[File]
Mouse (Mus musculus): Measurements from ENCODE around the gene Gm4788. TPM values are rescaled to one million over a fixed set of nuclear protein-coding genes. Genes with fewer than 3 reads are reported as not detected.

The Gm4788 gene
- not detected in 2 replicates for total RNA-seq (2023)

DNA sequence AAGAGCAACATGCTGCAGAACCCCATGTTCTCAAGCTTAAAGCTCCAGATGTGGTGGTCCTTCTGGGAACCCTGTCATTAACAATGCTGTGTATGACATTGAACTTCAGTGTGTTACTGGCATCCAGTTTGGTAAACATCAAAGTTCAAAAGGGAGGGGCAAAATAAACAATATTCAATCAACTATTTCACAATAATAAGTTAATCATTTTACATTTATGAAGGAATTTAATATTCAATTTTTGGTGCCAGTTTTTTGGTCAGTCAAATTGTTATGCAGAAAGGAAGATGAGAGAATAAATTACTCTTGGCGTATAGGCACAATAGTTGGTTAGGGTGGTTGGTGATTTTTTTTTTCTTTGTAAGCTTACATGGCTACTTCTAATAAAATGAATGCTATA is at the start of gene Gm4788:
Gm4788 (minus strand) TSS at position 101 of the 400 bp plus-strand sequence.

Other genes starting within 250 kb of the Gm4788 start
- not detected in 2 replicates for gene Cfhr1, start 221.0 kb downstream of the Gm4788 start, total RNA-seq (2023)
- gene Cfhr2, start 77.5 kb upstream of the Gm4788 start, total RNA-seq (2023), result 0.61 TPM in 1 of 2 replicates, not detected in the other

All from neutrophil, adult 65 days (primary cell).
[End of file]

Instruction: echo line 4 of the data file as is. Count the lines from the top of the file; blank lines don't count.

DNA sequence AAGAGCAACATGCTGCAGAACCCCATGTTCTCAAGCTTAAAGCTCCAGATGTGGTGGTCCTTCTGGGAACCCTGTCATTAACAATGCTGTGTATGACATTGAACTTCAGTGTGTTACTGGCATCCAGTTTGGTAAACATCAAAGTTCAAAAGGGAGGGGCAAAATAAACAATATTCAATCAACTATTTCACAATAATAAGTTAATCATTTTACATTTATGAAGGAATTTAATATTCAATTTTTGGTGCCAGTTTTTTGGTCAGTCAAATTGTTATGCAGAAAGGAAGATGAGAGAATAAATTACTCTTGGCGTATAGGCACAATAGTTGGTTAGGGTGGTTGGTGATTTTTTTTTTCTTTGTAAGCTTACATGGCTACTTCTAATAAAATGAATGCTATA is at the start of gene Gm4788: